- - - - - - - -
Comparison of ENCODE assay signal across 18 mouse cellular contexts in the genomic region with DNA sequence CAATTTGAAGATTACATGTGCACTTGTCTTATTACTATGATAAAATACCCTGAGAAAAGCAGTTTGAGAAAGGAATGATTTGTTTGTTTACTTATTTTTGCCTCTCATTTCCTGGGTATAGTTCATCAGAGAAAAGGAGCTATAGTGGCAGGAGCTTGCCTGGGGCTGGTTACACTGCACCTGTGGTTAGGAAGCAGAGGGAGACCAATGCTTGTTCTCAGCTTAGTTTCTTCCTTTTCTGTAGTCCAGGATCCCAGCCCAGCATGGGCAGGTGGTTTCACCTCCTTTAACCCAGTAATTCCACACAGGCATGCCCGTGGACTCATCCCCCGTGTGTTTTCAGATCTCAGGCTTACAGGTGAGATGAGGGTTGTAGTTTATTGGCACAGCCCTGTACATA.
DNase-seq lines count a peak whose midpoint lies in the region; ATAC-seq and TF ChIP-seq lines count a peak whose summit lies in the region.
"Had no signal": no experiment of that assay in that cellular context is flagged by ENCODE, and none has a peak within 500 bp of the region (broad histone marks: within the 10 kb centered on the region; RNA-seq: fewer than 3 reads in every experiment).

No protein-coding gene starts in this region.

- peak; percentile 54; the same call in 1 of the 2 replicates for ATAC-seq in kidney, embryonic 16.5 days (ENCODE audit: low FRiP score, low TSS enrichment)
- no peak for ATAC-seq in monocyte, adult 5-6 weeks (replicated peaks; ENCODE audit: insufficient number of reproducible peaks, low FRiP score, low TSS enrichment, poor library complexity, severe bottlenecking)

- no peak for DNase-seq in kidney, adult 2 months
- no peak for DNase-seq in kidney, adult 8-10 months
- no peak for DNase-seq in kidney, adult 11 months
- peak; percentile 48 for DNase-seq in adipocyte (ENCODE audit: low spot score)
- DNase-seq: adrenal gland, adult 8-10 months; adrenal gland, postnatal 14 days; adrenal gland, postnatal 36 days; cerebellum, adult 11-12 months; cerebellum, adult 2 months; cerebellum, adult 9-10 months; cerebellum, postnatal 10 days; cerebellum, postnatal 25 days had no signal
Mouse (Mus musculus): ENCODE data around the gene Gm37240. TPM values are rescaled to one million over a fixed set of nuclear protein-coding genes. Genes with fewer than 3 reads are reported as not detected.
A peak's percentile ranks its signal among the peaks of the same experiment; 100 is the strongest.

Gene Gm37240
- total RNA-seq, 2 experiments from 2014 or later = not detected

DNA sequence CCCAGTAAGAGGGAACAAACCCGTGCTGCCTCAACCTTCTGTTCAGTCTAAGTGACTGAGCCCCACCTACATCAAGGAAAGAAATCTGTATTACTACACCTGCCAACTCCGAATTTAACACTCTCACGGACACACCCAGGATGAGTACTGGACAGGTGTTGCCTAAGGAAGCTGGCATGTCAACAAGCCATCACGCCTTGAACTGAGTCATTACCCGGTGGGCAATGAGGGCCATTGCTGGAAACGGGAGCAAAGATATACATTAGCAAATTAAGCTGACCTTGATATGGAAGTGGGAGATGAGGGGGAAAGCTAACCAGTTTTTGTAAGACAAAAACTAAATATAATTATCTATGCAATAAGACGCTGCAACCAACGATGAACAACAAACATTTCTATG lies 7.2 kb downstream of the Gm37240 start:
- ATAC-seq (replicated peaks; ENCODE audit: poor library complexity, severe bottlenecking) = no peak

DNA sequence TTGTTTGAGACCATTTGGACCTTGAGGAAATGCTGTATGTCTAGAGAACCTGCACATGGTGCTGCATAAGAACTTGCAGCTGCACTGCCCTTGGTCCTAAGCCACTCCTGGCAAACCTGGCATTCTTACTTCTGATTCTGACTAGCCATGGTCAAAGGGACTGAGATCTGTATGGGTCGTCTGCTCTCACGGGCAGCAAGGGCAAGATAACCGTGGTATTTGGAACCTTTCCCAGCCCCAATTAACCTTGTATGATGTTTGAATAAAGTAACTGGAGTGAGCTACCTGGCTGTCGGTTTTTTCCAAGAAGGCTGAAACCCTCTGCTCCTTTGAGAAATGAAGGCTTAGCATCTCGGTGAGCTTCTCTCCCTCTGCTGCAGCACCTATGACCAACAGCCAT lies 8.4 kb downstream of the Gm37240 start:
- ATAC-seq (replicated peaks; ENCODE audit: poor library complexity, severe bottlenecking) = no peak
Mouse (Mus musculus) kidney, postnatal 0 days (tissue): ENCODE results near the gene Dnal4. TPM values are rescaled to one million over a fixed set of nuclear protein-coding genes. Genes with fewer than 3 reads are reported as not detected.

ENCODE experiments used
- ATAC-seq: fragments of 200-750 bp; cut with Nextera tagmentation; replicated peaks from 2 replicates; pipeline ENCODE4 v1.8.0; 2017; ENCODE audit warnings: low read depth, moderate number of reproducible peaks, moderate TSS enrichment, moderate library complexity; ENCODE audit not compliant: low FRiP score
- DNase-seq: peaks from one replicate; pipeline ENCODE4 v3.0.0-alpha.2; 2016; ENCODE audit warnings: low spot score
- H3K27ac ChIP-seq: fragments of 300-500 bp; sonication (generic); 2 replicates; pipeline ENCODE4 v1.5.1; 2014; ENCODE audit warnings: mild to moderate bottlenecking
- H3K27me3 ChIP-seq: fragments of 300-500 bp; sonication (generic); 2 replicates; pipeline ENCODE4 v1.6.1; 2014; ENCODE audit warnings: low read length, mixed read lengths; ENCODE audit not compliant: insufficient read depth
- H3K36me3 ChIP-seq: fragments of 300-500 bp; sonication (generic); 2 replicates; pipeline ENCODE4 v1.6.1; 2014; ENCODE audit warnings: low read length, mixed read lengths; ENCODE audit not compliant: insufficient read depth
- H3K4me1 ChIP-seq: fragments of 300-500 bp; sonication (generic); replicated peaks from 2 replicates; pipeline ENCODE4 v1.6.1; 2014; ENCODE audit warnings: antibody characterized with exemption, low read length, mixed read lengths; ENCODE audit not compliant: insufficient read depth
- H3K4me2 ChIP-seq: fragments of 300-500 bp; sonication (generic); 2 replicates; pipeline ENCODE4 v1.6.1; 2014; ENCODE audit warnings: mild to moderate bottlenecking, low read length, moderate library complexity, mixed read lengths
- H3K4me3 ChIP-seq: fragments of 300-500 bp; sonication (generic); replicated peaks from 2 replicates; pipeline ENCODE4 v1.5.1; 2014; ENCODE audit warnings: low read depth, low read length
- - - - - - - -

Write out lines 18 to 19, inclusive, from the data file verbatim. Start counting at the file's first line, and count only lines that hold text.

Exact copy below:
DNA sequence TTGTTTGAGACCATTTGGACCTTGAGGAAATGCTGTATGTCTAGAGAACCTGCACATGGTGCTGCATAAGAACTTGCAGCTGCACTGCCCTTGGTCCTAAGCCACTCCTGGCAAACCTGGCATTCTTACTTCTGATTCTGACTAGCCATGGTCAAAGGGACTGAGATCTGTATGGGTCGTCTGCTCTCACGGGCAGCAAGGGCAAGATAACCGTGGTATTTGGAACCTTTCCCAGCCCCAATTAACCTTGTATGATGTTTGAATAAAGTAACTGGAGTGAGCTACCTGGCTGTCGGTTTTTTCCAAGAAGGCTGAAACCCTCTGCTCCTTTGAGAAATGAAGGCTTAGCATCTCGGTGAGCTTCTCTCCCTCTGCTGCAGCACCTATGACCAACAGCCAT lies 8.4 kb downstream of the Gm37240 start:
- ATAC-seq (replicated peaks; ENCODE audit: poor library complexity, severe bottlenecking) = no peak